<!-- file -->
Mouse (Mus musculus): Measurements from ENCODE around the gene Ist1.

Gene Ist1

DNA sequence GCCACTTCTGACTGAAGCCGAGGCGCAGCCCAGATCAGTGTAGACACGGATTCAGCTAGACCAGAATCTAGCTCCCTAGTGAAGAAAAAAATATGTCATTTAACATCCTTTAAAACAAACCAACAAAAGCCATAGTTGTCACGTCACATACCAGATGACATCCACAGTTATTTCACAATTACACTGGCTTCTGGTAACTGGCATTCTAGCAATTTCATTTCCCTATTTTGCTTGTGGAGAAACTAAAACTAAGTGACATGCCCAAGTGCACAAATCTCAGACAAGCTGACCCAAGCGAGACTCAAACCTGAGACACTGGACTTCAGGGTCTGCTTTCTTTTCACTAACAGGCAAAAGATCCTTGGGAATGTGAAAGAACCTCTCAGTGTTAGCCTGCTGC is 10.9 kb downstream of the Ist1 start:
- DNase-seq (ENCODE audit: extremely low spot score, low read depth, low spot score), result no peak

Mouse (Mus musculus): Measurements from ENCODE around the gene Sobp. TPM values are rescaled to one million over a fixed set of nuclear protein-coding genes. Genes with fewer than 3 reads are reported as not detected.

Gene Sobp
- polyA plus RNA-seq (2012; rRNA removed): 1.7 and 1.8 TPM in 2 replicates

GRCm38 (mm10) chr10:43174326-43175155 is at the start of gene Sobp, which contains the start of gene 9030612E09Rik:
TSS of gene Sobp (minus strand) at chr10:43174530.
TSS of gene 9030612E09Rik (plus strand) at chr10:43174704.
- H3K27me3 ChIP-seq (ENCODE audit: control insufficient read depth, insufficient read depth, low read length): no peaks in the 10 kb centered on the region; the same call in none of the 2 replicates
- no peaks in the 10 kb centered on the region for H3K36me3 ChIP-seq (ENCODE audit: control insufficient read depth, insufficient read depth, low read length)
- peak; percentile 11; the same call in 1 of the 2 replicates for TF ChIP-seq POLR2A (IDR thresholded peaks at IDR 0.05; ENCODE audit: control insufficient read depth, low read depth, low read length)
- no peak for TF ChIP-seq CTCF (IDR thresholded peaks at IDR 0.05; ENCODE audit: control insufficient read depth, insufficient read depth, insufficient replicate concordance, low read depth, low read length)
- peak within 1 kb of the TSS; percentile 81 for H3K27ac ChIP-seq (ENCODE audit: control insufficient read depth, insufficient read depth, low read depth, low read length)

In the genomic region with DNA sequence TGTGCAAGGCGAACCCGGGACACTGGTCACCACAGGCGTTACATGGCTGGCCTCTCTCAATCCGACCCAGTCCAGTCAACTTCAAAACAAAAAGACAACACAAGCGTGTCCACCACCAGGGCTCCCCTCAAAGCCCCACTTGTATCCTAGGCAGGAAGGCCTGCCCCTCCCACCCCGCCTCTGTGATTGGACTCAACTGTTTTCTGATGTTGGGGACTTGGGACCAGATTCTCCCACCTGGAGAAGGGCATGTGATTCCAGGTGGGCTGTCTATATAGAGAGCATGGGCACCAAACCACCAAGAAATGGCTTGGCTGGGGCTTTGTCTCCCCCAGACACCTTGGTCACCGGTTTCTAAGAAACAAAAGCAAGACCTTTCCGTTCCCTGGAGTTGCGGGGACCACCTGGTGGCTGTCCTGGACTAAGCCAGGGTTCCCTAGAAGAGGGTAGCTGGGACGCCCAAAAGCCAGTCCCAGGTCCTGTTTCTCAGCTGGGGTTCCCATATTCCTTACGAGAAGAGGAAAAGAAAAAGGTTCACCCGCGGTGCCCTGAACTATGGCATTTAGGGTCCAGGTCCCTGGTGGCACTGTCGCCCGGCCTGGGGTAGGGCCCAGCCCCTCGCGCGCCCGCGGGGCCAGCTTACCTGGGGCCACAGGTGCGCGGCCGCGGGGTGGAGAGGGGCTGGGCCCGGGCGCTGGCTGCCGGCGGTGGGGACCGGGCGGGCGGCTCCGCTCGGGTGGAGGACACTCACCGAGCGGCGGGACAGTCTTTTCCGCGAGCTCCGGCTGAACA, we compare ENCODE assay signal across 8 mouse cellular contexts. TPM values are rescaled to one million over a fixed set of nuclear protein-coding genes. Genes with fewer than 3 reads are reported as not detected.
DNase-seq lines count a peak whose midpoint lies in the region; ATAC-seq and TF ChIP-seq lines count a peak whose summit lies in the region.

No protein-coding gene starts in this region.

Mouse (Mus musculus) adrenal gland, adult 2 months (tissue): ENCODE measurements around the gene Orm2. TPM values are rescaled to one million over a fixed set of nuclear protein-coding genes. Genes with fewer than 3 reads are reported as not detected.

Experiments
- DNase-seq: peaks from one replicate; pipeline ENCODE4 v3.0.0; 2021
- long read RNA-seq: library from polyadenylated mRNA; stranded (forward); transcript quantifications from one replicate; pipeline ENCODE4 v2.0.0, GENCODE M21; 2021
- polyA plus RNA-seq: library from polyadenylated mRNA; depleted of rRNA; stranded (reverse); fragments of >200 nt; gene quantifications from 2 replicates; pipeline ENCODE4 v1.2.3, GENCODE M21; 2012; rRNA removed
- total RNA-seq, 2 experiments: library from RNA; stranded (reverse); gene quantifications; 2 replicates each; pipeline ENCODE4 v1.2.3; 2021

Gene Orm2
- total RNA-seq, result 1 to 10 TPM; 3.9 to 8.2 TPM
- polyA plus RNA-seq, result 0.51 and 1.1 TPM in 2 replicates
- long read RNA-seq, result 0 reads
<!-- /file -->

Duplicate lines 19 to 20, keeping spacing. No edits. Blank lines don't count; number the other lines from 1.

Mouse (Mus musculus) adrenal gland, adult 2 months (tissue): ENCODE measurements around the gene Orm2. TPM values are rescaled to one million over a fixed set of nuclear protein-coding genes. Genes with fewer than 3 reads are reported as not detected.

Experiments